This in a way is very faithful to the novel written by Dickens, in the begging of the novel, the character of Pip as an older man, starts telling the story, introducing himself, and his location. Paragraph 4 David Lean has cleverly included non-diegetic sounds into almost every scene. Which, help’s to increase the dramatic tension in scenes. An example of a form of non-diegetic sound is a radio playing in the background of a scene. Although this example does not seem to greatly increase the tension, it does prove the scene to be more authentic
An actual example taken from film could be when Pip has just entered Satis house for the first time. The gate behind him closes with a loud screech, and the old stairs he walks up creek. Both of these noises, not mentioned in the novel, both raise the tension in the scene, it gives a “creepy” impression, and tells us just how old and uncared for this house is. Paragraph 5 Again the director David Lean has used his brilliant talent, to help show the power relationships in the film by using different camera angles. The camera angles mainly used in this case are high and low angle shots. This shot was used on a large basis in these two scene, mostly focusing on Pip as being the weaker of the power relationships. An example of one in the first scene could be when Magwich has entered the scene, and has grabbed hold of pip, the camera shows a close up of him at an angle, but this angle looks up at him, thus showing he is stronger and more powerful than Pip, who is looked down on by the camera.
Another camera angle used quite frequently in the film is close ups, these allow you to see the actors face closely, so you can see their reactions clearly to an event that has just occurred. It is just by going closer to their face when they react that tension is dramatically built up and quickly. By going closer the reaction is almost exaggerated. So more and more tension is built up. By using different camera angles the director is trying to generally increase tension and drama, and in short make the film more interesting and entertaining for the audience. Paragraph 6 Two other camera angles used in these scenes are panning, and tracking.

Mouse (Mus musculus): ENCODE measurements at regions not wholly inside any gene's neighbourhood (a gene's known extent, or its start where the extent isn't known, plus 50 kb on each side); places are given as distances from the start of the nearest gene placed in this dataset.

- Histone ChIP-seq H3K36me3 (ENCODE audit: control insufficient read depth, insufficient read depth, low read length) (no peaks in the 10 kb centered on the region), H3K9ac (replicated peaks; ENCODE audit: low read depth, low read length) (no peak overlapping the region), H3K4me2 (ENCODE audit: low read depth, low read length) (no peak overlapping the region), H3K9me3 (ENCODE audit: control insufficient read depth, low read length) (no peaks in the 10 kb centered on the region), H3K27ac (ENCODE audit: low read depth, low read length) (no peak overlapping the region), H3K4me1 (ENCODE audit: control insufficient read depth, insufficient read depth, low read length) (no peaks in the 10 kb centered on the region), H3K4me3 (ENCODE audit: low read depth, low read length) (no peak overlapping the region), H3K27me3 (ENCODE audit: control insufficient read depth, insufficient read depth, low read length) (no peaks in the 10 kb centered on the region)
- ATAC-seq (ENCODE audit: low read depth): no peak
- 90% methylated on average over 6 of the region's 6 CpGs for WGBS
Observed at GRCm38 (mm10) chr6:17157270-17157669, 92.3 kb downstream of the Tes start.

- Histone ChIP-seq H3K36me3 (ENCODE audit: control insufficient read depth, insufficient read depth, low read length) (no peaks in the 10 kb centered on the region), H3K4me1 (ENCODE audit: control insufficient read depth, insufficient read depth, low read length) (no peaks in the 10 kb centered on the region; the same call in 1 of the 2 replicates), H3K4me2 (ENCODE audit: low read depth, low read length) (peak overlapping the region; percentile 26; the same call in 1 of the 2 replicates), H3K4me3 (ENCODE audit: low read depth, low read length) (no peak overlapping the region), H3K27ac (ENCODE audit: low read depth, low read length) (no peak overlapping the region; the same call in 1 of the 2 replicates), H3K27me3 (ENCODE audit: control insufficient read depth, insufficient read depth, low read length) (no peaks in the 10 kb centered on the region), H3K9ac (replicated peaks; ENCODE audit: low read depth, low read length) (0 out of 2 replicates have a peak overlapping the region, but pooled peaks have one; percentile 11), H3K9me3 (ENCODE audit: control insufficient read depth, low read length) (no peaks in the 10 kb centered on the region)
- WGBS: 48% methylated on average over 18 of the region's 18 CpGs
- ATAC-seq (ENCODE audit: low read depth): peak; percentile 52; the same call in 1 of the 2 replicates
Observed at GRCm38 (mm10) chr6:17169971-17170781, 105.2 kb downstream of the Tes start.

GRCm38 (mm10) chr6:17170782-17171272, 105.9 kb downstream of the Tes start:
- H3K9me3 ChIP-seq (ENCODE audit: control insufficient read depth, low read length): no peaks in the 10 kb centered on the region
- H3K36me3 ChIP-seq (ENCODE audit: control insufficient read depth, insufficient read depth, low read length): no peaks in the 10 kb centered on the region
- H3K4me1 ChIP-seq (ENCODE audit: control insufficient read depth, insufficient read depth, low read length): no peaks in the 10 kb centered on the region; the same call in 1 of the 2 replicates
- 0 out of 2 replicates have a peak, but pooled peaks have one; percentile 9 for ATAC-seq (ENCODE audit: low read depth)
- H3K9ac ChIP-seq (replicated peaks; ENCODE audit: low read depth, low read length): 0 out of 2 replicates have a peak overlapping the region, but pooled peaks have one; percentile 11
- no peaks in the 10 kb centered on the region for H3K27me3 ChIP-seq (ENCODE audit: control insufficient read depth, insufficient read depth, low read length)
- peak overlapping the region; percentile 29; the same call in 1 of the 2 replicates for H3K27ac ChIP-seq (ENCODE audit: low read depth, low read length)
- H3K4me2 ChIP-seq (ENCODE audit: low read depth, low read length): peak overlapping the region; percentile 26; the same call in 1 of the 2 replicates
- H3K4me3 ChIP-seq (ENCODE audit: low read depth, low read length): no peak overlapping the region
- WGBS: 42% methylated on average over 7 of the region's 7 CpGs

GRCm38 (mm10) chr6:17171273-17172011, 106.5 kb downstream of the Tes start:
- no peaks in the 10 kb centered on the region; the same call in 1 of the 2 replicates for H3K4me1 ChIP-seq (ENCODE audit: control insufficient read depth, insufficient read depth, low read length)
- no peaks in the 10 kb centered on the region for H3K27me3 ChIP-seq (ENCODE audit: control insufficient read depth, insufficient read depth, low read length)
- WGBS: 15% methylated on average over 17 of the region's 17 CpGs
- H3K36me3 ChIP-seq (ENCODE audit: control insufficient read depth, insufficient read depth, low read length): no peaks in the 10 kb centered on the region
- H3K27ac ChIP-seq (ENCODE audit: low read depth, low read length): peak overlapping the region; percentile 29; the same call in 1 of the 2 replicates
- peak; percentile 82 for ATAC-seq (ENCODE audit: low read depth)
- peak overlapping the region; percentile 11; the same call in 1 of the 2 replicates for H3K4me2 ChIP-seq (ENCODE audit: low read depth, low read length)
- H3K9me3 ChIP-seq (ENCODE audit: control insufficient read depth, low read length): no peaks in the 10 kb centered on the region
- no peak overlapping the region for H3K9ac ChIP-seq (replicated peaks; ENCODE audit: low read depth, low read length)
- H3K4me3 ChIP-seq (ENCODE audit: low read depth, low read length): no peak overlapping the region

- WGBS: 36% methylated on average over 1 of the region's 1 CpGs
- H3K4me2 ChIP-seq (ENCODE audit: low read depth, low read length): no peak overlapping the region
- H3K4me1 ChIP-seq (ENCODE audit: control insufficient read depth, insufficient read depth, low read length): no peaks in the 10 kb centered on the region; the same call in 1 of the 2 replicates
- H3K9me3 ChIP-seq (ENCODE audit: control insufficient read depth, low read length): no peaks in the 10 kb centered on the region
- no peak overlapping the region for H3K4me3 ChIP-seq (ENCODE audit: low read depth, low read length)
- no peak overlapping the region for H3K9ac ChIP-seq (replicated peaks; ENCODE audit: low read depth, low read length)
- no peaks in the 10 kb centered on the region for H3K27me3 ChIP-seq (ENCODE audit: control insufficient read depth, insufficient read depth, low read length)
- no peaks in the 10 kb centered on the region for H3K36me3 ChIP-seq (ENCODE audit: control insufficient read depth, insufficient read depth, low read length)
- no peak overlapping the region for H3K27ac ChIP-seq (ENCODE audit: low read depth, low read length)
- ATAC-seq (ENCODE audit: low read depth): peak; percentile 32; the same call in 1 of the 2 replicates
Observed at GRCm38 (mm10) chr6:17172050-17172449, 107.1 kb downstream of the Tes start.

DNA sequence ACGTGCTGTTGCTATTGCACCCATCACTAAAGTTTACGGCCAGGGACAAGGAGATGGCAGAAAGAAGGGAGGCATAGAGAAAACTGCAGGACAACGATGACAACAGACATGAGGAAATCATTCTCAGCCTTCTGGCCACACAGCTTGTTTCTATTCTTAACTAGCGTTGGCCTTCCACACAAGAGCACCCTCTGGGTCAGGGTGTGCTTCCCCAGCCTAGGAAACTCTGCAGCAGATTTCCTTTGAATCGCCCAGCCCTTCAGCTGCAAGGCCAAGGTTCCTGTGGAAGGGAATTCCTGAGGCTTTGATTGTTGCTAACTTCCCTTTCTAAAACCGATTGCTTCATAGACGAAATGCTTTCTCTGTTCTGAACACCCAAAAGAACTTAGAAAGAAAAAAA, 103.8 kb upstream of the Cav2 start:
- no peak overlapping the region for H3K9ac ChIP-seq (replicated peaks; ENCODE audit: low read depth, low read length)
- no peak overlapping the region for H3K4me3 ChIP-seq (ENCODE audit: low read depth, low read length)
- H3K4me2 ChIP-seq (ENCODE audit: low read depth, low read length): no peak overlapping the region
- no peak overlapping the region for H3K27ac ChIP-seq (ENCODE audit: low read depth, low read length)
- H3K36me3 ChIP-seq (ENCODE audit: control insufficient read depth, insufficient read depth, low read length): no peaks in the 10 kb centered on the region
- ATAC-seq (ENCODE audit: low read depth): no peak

The main objective of Panning angles, are to show the depth of a scene and its setting. As the camera sweeps the setting. In the first scene of great expectations, we see we see Pip running across the moors to the graveyard from a distance while the camera sweeps across the scene, showing us, in this case, just how isolated Pip is from the rest of the world, how alone he really is. Whereas tracking is also used to follow a moving object, such as some one running, or falling. It allows us to clearly see someone or something, clearly while it moves. But it is a clearer shot, much closer, and more personal than the panning angle.
With the original question being explore the ways in which David Lean creates atmosphere and dramatic tension. As I have already shown, Lean has used a variety of ways to increase the dramatic tension and arouse atmosphere in the scenes.